Congress recently awarded ARS new money to build a facility with a lab and greenhouse, which should break ground soon. Widmer encouraged researchers listening to his presentation to seek collaborations with the new facility, "if you're working on expanding your research to include exotic pathogens."
Diagnostic testing has been used throughout the COVID pandemic. But it's also a tool the plant world has utilized for years. "Accurate, reliable, easy to use, and quick diagnostics are critical for determining the pathogen that is impacting the crop. Without it, you may not be applying the proper management strategy, or it may delay management enough that the pathogen spreads further," Widmer explained.
Available plant tests are similar to those used for COVID, such as dipsticks, PCR (polymerase chain reaction), and more recently, the digital droplet PCR, which analyzes individual micro drops of DNA. "It's more sensitive, and it's reported in some cases to be a hundred times more sensitive in detecting viral genetic material than the standard PCR."
Dipsticks are simple to use with no special equipment required. "You get results in a matter of minutes," Widmer said. "However, sometimes they are for more general identification and may not get the specificity that is desired. But as a quick diagnostic, they're a great first approach."
Dogs sniff out diseases
Canine detection is another tool used to expose COVID-19 and plant pathogens. "ARS has been successfully using canines to eradicate plum pox virus from the U.S. and also help detect the citrus canker and citrus greening. Canines are perfect as an early infield detection system," Widmer said.
When detecting citrus greening, the canines can locate the pathogen in the tree quicker than typical molecular methods, such as PCR, and quicker than visual symptoms appear on the tree due to detected volatiles released by the pathogens.
"To put this sensitivity into perspective, dogs are capable of detecting one drop of blood in the volume of three Olympic-sized swimming pools. I like to say, it's old technology being used in a new way."
Just like COVID has variants, plant pathogens do as well. "Resistance breaking tomato spotted wilt virus isolates are now known," he said.
Variants highlight the importance of diagnostics. "Variants happen because of rapid replication and natural selection. Resistant plants with resistant genes are the most effective way to stay ahead of this arms race."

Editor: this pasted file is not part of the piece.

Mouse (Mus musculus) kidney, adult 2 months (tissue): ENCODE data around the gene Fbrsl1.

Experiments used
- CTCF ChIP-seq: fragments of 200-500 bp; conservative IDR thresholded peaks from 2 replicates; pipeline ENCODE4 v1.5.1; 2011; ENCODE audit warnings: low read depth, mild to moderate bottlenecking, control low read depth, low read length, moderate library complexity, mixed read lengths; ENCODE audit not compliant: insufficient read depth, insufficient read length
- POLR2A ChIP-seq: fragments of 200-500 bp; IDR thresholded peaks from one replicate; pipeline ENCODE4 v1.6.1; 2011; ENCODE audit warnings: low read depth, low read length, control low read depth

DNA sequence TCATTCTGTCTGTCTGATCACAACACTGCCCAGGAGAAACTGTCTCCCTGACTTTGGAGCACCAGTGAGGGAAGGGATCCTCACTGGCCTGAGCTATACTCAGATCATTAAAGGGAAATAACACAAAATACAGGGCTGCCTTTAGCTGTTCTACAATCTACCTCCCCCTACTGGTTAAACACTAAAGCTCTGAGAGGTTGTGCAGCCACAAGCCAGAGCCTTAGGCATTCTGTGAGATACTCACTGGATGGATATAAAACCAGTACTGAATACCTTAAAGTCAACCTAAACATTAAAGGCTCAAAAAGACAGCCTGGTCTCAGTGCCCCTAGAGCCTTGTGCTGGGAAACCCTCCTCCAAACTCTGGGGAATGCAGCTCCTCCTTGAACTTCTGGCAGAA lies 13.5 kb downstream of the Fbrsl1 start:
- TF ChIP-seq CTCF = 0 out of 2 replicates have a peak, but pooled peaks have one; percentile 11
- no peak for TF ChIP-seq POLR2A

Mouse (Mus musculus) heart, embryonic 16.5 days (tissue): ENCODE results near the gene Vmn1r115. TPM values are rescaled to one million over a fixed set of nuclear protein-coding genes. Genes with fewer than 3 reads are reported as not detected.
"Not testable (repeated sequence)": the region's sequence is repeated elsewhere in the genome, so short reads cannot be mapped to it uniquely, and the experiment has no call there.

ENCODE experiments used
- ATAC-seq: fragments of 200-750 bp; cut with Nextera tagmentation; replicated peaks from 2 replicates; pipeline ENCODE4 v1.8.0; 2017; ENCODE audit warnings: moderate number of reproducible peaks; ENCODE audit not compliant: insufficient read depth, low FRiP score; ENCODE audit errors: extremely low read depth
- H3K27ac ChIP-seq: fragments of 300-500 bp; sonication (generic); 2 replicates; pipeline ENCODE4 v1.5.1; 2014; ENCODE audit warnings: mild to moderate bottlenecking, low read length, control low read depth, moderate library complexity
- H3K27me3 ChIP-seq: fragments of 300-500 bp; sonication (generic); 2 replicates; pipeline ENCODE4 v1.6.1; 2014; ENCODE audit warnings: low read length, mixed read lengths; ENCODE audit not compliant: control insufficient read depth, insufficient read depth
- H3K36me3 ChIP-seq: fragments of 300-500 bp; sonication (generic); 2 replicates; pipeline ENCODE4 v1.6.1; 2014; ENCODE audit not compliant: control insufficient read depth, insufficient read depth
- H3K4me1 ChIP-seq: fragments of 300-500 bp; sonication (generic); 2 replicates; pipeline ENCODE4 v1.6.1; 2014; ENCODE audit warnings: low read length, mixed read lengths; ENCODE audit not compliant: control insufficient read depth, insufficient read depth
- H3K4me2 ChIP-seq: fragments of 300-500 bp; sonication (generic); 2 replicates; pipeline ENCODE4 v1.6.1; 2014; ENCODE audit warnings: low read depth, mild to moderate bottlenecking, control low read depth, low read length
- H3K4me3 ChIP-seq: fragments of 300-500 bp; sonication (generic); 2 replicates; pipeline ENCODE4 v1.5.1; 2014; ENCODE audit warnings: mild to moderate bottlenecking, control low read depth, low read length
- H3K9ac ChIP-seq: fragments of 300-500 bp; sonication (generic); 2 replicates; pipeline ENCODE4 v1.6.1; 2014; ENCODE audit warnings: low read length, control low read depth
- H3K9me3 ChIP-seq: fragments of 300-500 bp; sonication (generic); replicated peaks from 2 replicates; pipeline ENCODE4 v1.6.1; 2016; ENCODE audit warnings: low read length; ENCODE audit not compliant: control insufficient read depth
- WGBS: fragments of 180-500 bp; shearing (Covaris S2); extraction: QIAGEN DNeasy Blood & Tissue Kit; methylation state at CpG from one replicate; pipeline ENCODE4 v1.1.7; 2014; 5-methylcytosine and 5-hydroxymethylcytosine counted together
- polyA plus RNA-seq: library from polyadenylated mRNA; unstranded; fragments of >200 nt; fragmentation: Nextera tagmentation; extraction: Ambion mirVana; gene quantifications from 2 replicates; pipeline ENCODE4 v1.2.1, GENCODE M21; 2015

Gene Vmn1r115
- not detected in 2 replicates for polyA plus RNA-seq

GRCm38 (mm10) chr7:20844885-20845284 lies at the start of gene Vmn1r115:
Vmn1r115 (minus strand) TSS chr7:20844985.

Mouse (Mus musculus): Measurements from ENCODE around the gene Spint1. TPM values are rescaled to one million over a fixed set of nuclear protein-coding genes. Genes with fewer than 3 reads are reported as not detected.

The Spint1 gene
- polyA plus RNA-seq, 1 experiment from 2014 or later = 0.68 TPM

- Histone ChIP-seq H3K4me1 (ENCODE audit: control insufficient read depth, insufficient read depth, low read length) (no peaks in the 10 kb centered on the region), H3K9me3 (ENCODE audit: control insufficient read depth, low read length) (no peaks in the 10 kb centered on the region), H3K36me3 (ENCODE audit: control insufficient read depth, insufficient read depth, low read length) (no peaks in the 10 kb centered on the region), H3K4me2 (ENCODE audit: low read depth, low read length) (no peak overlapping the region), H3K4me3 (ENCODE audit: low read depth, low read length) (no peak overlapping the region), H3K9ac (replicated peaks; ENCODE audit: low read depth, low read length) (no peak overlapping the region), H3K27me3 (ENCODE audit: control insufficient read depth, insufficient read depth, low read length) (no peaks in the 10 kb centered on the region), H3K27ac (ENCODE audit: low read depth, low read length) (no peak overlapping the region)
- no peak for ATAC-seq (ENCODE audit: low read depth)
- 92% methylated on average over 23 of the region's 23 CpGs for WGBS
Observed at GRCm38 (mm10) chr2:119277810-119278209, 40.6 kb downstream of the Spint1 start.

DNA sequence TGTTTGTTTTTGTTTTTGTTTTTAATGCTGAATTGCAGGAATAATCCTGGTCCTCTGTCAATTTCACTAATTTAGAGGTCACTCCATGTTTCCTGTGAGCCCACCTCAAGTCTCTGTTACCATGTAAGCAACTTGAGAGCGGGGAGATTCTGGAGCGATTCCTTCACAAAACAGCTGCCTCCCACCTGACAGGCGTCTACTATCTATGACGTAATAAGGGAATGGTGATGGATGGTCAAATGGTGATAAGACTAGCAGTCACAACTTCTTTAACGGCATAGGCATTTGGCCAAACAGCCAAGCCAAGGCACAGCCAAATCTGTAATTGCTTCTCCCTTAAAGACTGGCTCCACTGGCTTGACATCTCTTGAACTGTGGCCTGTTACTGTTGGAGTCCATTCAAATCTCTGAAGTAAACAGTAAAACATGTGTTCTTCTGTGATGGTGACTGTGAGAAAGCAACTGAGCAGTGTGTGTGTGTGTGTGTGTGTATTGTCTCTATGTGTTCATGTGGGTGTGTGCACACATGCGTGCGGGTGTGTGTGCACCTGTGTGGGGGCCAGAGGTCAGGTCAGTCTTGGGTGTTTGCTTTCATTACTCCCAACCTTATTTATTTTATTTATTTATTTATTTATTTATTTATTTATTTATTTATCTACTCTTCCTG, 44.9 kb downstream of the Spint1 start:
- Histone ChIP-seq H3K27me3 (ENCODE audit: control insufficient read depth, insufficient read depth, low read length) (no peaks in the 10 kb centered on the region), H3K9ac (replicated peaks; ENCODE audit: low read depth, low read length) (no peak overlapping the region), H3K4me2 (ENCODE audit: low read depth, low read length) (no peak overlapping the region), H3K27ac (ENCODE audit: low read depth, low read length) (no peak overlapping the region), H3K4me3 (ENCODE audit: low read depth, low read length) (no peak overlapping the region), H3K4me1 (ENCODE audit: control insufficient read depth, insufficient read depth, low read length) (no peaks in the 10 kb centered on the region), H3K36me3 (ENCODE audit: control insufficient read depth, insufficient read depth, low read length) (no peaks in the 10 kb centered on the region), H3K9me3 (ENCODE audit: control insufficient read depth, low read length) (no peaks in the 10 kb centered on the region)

Resistance is touted to be the most effective and durable strategy against losses caused by plant pathogens. But, Widmer admitted, it is also time-consuming, taking years to acquire material. "This is one reason why it's critical to assess and predict which plant pathogens might be of importance in the future."
Traditional breeding techniques are most commonly used, but molecular genomics also are utilized to determine threatening pathogens. "At some point, genetic engineering may also be considered," Widmer said. "The technologies are quite amazing."
While plants aren't injected with a vaccine like humans, the concept of protecting plants is similar. "Plants do not produce antibodies toward the pathogen per se, but an immune response by the plants is put in motion. We normally call this cross-protection."
Widmer discussed labor shortages and how USDA-ARS is investigating robotic or automated solutions for the farm.
While COVID and plant terminology are similar, Widmer said the last year has revealed that the agriculture sector is vulnerable. "We already knew about food deserts but during the pandemic we saw disruptions in the food supply chain and harvesting. This was reflected all the way to the store shelves," Widmer said.
Peanut butter was in high demand. "It's considered a staple, and we saw shortages. It highlights the importance of this industry to the consumer," Widmer added.
"So, this brings me back to plants get sick, too. We are one plant disease epidemic away from a catastrophe. I don't want to be an alarmist. I just want others to make that connection."